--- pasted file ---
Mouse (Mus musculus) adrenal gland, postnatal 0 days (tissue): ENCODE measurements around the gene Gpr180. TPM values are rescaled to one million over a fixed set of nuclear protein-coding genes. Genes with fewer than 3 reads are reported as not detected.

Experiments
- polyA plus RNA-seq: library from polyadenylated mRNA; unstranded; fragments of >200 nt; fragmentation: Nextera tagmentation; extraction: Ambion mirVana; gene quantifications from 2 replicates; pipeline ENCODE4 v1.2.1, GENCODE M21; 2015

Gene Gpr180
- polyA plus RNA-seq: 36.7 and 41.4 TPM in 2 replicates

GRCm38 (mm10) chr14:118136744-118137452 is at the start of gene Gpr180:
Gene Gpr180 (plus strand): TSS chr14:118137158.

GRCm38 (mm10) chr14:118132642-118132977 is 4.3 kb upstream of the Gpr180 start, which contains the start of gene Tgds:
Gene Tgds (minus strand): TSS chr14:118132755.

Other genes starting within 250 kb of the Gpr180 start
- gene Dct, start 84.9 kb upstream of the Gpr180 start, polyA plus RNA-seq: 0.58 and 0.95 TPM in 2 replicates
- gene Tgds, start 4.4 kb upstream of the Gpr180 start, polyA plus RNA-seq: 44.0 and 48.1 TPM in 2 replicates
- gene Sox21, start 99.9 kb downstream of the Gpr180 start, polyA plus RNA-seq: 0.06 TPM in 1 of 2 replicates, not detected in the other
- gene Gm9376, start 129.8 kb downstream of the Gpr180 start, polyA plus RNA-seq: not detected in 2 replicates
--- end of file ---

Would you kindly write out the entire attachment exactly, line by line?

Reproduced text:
Mouse (Mus musculus) adrenal gland, postnatal 0 days (tissue): ENCODE measurements around the gene Gpr180. TPM values are rescaled to one million over a fixed set of nuclear protein-coding genes. Genes with fewer than 3 reads are reported as not detected.

Experiments
- polyA plus RNA-seq: library from polyadenylated mRNA; unstranded; fragments of >200 nt; fragmentation: Nextera tagmentation; extraction: Ambion mirVana; gene quantifications from 2 replicates; pipeline ENCODE4 v1.2.1, GENCODE M21; 2015

Gene Gpr180
- polyA plus RNA-seq: 36.7 and 41.4 TPM in 2 replicates

GRCm38 (mm10) chr14:118136744-118137452 is at the start of gene Gpr180:
Gene Gpr180 (plus strand): TSS chr14:118137158.

GRCm38 (mm10) chr14:118132642-118132977 is 4.3 kb upstream of the Gpr180 start, which contains the start of gene Tgds:
Gene Tgds (minus strand): TSS chr14:118132755.

Other genes starting within 250 kb of the Gpr180 start
- gene Dct, start 84.9 kb upstream of the Gpr180 start, polyA plus RNA-seq: 0.58 and 0.95 TPM in 2 replicates
- gene Tgds, start 4.4 kb upstream of the Gpr180 start, polyA plus RNA-seq: 44.0 and 48.1 TPM in 2 replicates
- gene Sox21, start 99.9 kb downstream of the Gpr180 start, polyA plus RNA-seq: 0.06 TPM in 1 of 2 replicates, not detected in the other
- gene Gm9376, start 129.8 kb downstream of the Gpr180 start, polyA plus RNA-seq: not detected in 2 replicates